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natural gas

Natural Gas Savings, Traps, and H Vacs

By Energy Rant One Comment
I flipped open AESP’s[1] annual magazine to pick up a topic for this week. I chose the last article on natural gas programs. I’ve always found it interesting that folks perceive natural gas to be an enigma for finding savings. If natural gas is being used, the potential for savings is not more difficult to find than electricity savings. Steam “Traps” Let’s start with steam traps. Programs that maintain and replace steam traps are akin to electric programs that fix compressed air leaks. Traps capture things, right? Mousetrap. Ant trap. Beartrap. Ackbar trap. However, a steam trap doesn’t trap steam....
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energy

Soaked to Crisp Threats and 100% Renewable Energy

By Energy Rant No Comments
Last week I attended the International Energy Program Evaluation Conference, IEPEC, which I had affectionately dubbed the Energy Program Evaluation Asylum, EPEA, six years ago. Back then, I called it the Asylum because it included annual scrums over subjects such as net-to-gross (NTG) studies, free ridership, and so on. The Family Feud is Dead You’ll never believe this, but the industry seems to have moved on. The only time I heard “NTG” was during the opening-night entertainment exercise – a gameshow wannabee modeled after the Family Feud. “One hundred evaluators were surveyed. The top six answers are on the board....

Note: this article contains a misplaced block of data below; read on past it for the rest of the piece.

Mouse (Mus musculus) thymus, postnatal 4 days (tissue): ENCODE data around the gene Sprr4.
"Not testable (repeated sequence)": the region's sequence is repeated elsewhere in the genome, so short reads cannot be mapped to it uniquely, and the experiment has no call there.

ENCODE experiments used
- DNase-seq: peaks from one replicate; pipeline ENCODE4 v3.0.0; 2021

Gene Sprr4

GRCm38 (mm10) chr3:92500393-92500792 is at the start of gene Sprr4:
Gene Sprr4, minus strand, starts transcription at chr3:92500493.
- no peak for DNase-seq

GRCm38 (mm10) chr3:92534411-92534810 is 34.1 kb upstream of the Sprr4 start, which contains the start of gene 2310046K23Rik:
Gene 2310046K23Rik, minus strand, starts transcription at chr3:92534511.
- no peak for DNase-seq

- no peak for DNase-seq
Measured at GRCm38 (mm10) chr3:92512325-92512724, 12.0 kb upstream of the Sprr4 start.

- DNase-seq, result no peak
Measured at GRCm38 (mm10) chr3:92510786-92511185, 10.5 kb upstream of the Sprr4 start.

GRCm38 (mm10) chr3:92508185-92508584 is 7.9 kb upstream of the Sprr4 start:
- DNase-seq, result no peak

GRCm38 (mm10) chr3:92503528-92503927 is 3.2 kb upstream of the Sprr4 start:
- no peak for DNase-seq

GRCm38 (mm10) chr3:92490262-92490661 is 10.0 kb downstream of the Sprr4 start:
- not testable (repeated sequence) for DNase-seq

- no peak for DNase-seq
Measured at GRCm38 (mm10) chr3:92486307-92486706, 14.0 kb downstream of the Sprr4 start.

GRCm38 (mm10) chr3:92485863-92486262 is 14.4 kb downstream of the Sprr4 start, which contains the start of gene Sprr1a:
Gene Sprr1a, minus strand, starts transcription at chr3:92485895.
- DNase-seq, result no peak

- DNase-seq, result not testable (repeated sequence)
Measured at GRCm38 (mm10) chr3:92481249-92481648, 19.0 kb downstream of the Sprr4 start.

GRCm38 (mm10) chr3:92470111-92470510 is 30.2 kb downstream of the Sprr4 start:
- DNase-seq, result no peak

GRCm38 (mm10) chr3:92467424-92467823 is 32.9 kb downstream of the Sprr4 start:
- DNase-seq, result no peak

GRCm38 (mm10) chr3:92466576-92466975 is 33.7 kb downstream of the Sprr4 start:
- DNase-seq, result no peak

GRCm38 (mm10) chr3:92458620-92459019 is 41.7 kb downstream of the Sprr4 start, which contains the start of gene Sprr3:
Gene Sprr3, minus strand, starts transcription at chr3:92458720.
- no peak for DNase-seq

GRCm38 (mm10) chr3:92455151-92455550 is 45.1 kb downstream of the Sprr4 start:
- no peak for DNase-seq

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bipartisan

Efficiency’s Problem: Cyborgs, Fragments, and Climate

By Energy Rant 2 Comments
The number of bipartisan political issues that can be counted on one finger is shrinking fast. All this while the definition of bipartisan has been lowered to a single vote from the opposing party. Energy efficiency is not among the bipartisan issue (sic). It is unfortunately limited to the left-wing of the political spectrum as once again demonstrated by Ohio where the deep red legislature in House Bill 6 passed a $1.1 billion bailout to keep two nuclear plants afloat, and efficiency - dead. Ohioans – Screwed, Coming and Going But there is more. Since it would be unfair to...
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Before and after wind and deregulation

Wind’s Dramatic Impact on Pricing – In Two Directions – Why?

By Energy Rant One Comment
This is the second in a two-post series on electricity prices as impacted by deregulation and renewable energy penetration. Last week we explored deregulation in Regulation v Deregulation in True Color. This week, we examine the effects of increasing shares of renewable energy (like wind) being added to the grid. Again, the source for all this information is the U.S. Energy Information Administration, so you can fact check away! To recap, we are examining four regional markets as follows: Regulated Midwest states of South Dakota, Minnesota, and Iowa Deregulated Midwest states of Illinois, Ohio, and Pennsylvania Deregulated Texas Deregulated and...